The Nikkei Model and Monetary Inflation
Posted Sep 13, 2011
Below is an excerpt from a commentary originally posted at www.speculative-investor.com on 4th September 2011.
We usually update our "Nikkei Model" once or twice per year. The most recent update was in February of this year, when we wrote:
"[The Nikkei Model] is based on the idea that the secular bear market in the NASDAQ100 Index (NDX) that began in March of 2000 is generally tracking the secular bear market in Japan's Nikkei225 Index that began in December of 1989. The following chart shows that the most important low points of the Nikkei Model have lined up very well with the NDX's most important low points, but that large divergences have occurred between these turning points. In other words, the NDX has sometimes moved a considerable distance from the Nikkei Model, but up until now it has always worked its way back into line with the Model by the time of the next major low.
The next major low is due in the second half of 2013."
Based on the average duration of secular bear markets in equities, it is reasonable to expect that the NDX's secular bear market will end within 12 months of the time predicted by the Nikkei Model. However, it is clear that the post-bubble NDX has more of an upside bias than the post-bubble Nikkei. This is the result of the US' rate of monetary inflation being much higher than Japan's rate of monetary inflation.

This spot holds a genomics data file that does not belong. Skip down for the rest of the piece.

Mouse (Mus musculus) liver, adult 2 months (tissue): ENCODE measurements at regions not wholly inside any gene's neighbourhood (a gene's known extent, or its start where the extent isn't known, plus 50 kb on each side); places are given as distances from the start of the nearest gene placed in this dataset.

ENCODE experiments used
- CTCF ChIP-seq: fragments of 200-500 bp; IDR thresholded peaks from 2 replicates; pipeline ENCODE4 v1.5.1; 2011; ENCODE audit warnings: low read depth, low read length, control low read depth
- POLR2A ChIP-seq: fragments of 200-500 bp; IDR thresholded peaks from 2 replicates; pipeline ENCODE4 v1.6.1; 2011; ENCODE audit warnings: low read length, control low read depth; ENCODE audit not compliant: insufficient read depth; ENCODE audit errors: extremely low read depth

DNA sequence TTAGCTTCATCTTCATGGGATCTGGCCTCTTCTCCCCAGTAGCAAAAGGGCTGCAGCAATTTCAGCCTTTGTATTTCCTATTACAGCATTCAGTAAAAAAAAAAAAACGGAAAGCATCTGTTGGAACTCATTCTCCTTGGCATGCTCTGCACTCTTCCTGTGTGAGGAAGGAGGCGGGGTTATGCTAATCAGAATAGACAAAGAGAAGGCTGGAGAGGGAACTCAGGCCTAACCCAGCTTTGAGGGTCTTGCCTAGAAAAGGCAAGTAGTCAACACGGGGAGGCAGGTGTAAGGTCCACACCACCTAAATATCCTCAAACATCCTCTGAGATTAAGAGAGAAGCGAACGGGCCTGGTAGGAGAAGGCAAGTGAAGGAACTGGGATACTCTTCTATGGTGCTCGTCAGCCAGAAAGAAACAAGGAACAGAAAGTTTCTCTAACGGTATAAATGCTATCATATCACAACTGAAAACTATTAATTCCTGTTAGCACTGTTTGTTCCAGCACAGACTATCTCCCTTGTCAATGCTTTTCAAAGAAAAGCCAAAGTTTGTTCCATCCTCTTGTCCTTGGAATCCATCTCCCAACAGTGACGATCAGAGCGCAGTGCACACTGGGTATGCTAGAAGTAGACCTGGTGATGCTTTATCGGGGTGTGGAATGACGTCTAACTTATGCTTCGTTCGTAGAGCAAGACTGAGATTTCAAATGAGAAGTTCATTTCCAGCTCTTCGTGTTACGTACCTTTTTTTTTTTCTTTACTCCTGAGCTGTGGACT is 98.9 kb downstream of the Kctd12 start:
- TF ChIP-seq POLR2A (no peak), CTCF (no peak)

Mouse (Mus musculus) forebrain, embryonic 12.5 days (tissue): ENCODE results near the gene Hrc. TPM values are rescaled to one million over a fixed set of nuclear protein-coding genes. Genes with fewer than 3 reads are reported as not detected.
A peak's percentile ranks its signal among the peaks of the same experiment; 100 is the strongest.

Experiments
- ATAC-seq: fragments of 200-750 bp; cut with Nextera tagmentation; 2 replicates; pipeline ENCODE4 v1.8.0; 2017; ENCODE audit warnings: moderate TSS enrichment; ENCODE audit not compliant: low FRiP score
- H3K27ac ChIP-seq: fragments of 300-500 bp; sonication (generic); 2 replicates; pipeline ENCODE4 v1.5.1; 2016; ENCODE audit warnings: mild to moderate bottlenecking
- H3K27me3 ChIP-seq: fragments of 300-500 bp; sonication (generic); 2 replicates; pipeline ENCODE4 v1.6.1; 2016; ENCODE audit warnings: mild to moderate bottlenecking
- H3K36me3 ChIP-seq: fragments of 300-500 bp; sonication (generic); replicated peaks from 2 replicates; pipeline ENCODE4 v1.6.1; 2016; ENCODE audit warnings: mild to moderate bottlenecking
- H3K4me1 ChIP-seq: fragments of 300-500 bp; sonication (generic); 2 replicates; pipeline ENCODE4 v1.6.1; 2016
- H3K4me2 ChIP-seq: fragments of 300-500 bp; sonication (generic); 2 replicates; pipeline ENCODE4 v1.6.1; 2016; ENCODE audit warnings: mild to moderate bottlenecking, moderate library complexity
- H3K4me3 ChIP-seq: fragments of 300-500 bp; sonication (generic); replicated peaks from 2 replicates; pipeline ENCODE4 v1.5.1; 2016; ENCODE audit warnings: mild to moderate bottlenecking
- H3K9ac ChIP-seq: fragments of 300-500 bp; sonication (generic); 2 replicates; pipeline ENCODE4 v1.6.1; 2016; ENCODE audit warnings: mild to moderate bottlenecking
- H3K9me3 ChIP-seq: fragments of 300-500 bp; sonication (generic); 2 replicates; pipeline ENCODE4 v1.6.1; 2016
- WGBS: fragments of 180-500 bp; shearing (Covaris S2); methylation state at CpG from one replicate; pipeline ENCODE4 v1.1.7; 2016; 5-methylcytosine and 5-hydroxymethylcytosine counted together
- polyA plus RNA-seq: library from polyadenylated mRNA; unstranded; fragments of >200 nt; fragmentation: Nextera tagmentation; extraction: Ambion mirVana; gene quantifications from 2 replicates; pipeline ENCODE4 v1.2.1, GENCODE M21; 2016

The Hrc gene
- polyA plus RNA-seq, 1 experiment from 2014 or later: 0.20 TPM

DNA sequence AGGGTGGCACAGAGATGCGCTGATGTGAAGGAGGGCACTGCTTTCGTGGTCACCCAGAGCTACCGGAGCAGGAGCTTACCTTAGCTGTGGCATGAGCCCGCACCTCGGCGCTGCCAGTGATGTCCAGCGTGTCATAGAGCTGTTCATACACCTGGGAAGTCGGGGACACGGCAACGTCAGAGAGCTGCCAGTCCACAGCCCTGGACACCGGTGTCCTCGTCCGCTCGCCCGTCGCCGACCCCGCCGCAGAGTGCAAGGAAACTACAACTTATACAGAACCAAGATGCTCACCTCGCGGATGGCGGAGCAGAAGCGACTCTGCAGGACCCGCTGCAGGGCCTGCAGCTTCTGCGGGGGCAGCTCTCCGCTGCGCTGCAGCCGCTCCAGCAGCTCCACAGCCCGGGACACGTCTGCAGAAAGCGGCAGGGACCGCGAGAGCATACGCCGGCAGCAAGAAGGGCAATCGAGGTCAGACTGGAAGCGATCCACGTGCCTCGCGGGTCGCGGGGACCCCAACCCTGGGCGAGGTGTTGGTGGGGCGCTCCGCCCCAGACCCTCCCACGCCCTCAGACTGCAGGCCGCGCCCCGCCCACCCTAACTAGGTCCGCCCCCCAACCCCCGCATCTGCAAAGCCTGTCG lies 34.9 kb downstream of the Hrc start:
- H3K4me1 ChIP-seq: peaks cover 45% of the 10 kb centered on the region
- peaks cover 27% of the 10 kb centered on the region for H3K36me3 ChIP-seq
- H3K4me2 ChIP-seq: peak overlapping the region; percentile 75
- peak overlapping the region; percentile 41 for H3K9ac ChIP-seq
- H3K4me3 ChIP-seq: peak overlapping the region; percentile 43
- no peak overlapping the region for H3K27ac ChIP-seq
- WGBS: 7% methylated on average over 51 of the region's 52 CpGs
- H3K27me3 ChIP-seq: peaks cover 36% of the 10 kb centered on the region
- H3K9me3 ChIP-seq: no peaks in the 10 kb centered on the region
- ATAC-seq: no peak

Japan had average money-supply growth of around 2% per year during the 11 years following the bursting of the Nikkei bubble, which led to the Yen maintaining its purchasing power. This compares to the average US money-supply growth rate of around 9% per year during the 11 years since the bursting of the NDX bubble. As a result of the large increase in its supply, today's US$ is worth a lot less than the March-2000 US$.
A likely consequence of dollar depreciation is that the secular bear market in US equities will end with the NDX handily above its 2002 and 2008 lows in nominal dollar terms.
On a related matter, it would be difficult to overstate the importance of money-supply growth. For one, the creation of money out of thin air is the basis for the boom/bust cycle. Or, to put it another way, there would be no debilitating boom/bust cycle without the laws that firstly allow banks and/or governments to create money out of nothing and secondly make the created-out-of-nothing money legal tender. For another, in the absence of money-supply growth there would never be a long-term upward trend in the broad stock market. Individual stocks and stock-market sectors could experience secular bull markets, but the stock market, as a whole, could not. The reason is that in the absence of an expanding supply of money, a secular upward trend in the broad stock market would require the sum total of corporate profits to be an ever-increasing percentage of the overall economy. This, of course, would be impossible.
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